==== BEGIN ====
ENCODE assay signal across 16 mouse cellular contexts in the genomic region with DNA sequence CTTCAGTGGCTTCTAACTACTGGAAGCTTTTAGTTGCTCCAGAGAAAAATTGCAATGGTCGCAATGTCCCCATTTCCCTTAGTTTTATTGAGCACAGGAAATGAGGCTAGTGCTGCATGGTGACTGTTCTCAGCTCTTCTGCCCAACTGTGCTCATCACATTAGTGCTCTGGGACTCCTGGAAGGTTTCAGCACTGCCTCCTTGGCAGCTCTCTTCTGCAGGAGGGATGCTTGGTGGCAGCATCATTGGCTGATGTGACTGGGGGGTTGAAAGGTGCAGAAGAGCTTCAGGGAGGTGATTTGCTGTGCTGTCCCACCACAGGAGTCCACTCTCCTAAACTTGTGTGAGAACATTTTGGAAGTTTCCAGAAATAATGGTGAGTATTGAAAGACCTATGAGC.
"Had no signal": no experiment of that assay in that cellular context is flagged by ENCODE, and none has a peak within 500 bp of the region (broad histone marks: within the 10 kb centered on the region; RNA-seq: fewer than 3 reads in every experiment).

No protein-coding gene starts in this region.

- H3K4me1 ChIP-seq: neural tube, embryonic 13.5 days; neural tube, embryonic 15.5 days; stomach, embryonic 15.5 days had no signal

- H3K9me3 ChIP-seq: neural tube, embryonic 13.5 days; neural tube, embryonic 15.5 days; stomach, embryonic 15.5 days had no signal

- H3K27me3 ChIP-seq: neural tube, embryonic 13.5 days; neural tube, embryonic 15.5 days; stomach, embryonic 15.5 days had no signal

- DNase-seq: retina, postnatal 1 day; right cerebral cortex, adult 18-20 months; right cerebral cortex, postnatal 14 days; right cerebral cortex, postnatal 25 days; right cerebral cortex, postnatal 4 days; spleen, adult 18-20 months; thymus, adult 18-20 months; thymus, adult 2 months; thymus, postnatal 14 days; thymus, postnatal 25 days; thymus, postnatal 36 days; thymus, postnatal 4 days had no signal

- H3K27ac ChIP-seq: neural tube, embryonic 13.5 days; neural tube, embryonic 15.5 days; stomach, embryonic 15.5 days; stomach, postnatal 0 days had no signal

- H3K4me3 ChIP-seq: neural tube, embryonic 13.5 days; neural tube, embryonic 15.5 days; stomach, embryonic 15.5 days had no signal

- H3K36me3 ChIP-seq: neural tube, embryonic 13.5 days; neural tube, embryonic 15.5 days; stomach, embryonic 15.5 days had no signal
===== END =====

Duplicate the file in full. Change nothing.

ENCODE assay signal across 16 mouse cellular contexts in the genomic region with DNA sequence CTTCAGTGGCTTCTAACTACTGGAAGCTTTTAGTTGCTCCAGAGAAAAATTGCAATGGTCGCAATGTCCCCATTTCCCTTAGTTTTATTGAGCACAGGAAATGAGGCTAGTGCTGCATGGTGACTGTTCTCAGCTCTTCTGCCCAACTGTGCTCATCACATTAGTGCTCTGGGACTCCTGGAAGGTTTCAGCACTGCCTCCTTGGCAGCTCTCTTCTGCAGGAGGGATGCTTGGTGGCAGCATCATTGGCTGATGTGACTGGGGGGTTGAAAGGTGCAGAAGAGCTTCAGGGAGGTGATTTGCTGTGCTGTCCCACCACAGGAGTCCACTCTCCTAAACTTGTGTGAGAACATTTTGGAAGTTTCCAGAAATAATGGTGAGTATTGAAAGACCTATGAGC.
"Had no signal": no experiment of that assay in that cellular context is flagged by ENCODE, and none has a peak within 500 bp of the region (broad histone marks: within the 10 kb centered on the region; RNA-seq: fewer than 3 reads in every experiment).

No protein-coding gene starts in this region.

- H3K4me1 ChIP-seq: neural tube, embryonic 13.5 days; neural tube, embryonic 15.5 days; stomach, embryonic 15.5 days had no signal

- H3K9me3 ChIP-seq: neural tube, embryonic 13.5 days; neural tube, embryonic 15.5 days; stomach, embryonic 15.5 days had no signal

- H3K27me3 ChIP-seq: neural tube, embryonic 13.5 days; neural tube, embryonic 15.5 days; stomach, embryonic 15.5 days had no signal

- DNase-seq: retina, postnatal 1 day; right cerebral cortex, adult 18-20 months; right cerebral cortex, postnatal 14 days; right cerebral cortex, postnatal 25 days; right cerebral cortex, postnatal 4 days; spleen, adult 18-20 months; thymus, adult 18-20 months; thymus, adult 2 months; thymus, postnatal 14 days; thymus, postnatal 25 days; thymus, postnatal 36 days; thymus, postnatal 4 days had no signal

- H3K27ac ChIP-seq: neural tube, embryonic 13.5 days; neural tube, embryonic 15.5 days; stomach, embryonic 15.5 days; stomach, postnatal 0 days had no signal

- H3K4me3 ChIP-seq: neural tube, embryonic 13.5 days; neural tube, embryonic 15.5 days; stomach, embryonic 15.5 days had no signal

- H3K36me3 ChIP-seq: neural tube, embryonic 13.5 days; neural tube, embryonic 15.5 days; stomach, embryonic 15.5 days had no signal